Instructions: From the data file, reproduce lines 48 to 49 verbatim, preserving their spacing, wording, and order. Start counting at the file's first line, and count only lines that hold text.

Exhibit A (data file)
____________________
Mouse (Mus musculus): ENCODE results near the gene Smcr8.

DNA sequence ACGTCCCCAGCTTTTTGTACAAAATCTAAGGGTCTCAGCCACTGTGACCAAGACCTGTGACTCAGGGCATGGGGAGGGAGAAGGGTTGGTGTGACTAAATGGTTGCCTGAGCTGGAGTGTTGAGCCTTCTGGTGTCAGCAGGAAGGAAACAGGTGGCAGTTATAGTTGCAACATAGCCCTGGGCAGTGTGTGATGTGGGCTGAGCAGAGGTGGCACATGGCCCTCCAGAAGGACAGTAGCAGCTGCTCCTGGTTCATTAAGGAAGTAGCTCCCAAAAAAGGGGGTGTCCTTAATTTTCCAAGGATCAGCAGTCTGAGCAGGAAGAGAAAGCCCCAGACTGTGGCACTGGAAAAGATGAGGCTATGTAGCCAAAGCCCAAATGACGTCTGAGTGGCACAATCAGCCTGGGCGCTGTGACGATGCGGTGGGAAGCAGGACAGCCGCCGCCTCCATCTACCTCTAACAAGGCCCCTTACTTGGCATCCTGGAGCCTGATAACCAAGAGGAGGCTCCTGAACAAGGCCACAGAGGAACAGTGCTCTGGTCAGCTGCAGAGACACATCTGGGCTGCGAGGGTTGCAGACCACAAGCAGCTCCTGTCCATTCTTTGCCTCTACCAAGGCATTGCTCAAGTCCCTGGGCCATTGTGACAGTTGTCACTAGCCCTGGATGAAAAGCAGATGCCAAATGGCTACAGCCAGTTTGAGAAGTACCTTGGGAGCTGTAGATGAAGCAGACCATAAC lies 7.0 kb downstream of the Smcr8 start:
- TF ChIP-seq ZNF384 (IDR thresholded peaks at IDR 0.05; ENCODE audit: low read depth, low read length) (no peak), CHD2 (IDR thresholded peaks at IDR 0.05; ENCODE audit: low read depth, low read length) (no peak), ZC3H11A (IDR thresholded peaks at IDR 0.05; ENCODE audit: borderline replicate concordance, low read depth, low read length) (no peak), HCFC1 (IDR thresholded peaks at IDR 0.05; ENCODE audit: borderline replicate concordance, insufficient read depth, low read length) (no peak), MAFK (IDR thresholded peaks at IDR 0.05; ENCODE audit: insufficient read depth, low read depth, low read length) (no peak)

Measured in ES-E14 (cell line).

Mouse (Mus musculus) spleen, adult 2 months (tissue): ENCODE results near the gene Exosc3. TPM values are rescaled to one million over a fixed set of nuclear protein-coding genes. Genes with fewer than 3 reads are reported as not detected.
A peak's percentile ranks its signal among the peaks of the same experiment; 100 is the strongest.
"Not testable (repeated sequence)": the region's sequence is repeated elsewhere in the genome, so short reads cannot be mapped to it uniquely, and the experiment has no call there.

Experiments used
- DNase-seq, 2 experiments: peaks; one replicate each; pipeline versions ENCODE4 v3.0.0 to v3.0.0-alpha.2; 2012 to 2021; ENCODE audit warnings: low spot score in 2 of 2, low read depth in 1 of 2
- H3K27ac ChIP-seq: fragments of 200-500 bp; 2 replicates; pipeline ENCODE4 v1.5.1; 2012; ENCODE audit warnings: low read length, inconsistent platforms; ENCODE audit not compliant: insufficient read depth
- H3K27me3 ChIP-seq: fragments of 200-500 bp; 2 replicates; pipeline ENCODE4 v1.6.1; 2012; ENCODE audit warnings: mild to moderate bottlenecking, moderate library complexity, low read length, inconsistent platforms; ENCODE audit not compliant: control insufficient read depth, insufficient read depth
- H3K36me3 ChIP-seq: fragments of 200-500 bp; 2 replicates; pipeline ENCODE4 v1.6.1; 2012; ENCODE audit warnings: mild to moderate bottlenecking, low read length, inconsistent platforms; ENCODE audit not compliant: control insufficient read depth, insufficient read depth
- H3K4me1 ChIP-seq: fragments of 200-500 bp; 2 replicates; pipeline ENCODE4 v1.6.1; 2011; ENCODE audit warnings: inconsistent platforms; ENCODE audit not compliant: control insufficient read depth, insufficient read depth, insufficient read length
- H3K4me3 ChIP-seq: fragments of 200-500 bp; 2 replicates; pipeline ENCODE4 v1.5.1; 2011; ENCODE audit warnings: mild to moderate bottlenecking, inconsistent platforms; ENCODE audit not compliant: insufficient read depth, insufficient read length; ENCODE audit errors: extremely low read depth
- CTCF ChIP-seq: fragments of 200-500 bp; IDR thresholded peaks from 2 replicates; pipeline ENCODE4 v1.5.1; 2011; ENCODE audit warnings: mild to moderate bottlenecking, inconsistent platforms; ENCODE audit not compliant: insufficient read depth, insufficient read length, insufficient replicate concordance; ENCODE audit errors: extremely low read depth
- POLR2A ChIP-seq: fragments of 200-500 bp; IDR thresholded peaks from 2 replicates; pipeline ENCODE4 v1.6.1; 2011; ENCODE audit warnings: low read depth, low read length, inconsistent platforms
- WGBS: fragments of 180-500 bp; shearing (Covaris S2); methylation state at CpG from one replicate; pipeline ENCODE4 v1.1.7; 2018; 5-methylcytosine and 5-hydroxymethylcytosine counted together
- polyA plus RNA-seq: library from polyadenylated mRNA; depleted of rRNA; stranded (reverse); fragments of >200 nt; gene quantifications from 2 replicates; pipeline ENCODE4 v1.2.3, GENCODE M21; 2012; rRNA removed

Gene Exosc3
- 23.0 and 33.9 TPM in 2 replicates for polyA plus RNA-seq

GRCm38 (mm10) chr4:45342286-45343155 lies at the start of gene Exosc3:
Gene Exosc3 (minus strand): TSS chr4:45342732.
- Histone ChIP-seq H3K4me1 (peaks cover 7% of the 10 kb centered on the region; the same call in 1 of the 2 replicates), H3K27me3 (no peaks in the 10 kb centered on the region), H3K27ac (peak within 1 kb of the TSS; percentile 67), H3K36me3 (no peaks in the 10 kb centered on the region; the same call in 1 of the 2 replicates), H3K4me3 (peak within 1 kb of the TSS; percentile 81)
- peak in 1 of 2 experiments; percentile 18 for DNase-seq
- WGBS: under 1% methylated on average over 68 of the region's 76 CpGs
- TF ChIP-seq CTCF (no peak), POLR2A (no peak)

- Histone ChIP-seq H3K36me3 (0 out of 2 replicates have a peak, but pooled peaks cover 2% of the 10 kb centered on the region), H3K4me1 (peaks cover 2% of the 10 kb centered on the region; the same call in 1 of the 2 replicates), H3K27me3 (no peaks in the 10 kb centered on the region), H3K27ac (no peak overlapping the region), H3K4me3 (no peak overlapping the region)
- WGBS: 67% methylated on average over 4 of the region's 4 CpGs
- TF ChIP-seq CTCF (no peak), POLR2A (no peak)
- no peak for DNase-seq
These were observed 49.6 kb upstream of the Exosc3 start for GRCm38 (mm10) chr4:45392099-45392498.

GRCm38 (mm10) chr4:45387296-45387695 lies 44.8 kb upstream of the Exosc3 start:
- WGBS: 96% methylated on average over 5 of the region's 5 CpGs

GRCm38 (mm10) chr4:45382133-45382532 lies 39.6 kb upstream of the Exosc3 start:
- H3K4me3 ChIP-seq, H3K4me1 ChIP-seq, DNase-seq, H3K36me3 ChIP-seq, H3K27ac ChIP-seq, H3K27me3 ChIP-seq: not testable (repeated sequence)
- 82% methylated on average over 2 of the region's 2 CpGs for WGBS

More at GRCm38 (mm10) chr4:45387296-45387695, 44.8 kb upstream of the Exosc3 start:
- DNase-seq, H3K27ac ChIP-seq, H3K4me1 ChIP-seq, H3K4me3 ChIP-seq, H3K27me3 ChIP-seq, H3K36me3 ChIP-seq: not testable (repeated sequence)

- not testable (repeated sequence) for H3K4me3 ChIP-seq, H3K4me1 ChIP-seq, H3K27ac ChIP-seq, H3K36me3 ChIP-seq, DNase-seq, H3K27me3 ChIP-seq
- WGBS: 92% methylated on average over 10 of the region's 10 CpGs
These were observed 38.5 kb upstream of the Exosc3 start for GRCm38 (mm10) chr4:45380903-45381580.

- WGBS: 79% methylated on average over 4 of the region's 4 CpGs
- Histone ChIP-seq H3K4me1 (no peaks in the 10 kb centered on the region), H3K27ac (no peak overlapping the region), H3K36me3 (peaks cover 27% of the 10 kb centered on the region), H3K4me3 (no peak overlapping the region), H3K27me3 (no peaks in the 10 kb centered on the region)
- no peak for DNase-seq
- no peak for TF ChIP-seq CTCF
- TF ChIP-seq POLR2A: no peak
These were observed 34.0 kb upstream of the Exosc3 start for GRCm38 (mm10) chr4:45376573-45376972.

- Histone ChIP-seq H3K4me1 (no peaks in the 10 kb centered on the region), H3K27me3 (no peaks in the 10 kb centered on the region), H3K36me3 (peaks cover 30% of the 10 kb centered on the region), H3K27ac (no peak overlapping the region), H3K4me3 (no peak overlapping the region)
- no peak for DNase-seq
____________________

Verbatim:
- Histone ChIP-seq H3K4me1 (no peaks in the 10 kb centered on the region), H3K27me3 (no peaks in the 10 kb centered on the region), H3K36me3 (peaks cover 30% of the 10 kb centered on the region), H3K27ac (no peak overlapping the region), H3K4me3 (no peak overlapping the region)
- no peak for DNase-seq